Contractors pass business down to new generation that faces new challenges:
The electrical contracting industry as a whole has experienced numerous changes over the years, both major and minor, but today the future is looking brighter than ever. One major concern has been the aging of the industry toward and its effect on the younger generation. The demographic of aging contractors is fueling a demand for the younger generation to step up.
“Seven or eight years ago, within the Local 103, we took a look internally at the list of signatory contracts and found that it was aging significantly,” said Mike Monahan, business manager for the International Brotherhood of Electrical Workers (IBEW) 103 of Boston. “It was a real concern of ours. We had a relationship with all of the owners and knew they were getting older and would one day retire. We weren’t sure what would happen when they retired if they would shut their doors or pass the business along to someone else.”
For a period of time, there was some concern over where the industry was headed. It was faced with a number of crises that threatened to eradicate the strength of the whole industry. As companies and individuals have an increased amount of money to spend on electrical installations, there is a need for more contractors to service these customers. “We were concerned with these employers and what the future held,” Monahan continued. “We put on business seminars from SCORE to promote electricians, who are employees. Many have gone on to open their own business and are now successful contractors.”
Aging contractors presented an industry that needed to defend its business model against technology, rapidly changing demographics and declining consumer contact. As a result, today, technologically savvy contractors understand the necessity to gain advanced knowledge and training. Family-run companies were once faced with conflict within the workforce, but the younger generation seems to have capitalized on these challenges.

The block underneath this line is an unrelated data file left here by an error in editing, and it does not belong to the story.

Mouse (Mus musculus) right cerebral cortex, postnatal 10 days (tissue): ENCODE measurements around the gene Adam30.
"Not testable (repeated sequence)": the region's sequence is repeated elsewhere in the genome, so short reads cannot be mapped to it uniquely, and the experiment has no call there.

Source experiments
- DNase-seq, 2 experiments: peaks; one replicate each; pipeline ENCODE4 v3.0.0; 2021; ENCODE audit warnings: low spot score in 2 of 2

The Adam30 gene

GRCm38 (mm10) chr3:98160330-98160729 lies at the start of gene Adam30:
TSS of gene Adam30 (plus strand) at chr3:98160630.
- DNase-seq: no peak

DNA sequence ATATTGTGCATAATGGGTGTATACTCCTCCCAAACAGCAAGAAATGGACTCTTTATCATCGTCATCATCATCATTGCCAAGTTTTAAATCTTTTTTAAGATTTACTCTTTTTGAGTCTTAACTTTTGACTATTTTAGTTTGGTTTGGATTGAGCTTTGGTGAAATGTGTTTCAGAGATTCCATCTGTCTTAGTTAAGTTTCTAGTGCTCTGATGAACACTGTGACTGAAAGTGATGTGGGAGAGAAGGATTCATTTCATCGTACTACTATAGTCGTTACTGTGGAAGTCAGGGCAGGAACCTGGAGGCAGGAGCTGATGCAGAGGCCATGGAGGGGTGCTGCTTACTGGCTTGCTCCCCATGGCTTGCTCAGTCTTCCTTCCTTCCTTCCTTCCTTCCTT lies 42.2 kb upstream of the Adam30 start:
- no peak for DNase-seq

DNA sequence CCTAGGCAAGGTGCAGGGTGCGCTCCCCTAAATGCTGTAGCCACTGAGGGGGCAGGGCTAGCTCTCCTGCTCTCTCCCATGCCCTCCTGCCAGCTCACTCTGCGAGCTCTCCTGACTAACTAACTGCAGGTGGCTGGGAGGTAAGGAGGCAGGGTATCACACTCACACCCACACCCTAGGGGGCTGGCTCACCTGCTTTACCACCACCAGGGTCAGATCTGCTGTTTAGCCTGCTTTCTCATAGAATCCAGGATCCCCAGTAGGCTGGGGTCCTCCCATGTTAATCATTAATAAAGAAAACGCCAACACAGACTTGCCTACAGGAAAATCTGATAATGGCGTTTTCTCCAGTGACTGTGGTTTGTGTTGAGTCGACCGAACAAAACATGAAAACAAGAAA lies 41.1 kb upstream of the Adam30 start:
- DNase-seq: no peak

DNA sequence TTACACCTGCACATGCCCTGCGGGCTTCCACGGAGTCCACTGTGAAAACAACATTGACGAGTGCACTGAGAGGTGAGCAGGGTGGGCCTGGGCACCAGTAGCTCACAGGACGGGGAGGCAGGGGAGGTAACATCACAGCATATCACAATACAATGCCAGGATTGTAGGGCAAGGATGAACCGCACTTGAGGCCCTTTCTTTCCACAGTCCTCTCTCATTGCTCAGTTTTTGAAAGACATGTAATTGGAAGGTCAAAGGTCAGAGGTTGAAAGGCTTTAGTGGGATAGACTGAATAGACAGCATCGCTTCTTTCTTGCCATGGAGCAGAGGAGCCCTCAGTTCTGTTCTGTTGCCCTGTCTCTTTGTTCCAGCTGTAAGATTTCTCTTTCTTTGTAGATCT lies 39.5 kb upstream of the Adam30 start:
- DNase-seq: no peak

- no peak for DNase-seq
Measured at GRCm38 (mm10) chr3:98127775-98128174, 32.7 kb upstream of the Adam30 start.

“For the most part, these contractors are in their 30s, and they are the future of the organization,” Monahan said. “We are now comfortable with our employer base. Of course, like everything, some survive and some don’t.”
The electrical industry seems to have gained a renewed commitment to innovation and revitalization of the nation’s aging and overburdened electrical infrastructure. “The future is very bright for the electrical contracting industry,” Monahan said. “We feel really great about it. It’s a time of energy, youth and optimism. The market has steadily grown over the past seven years, and hours and membership has increased dramatically as a result.”
In the past, contractors had to abide by strict guidelines from a design engineer, but today they are receiving more training and getting involved in design/build projects to put themselves at the forefront.
Contractors now understand the need to diversify their skills to include not only basic wiring of homes or commercial office buildings but also energy management systems, home automation controls and even fiber optics. Without the technical knowledge of these solutions, contractors are learning they may be overlooked for a specific job. As a result, it is important to gain valuable training to stand apart from the competition.
“We are seeing more and more electrical contractors moving into low voltage, doing structured wiring, cable distribution and lighting control,” said Thomas Pickral Jr., business development manager for HAI. “Within the realm of the electrical contractor, we have seen a lot of growth.”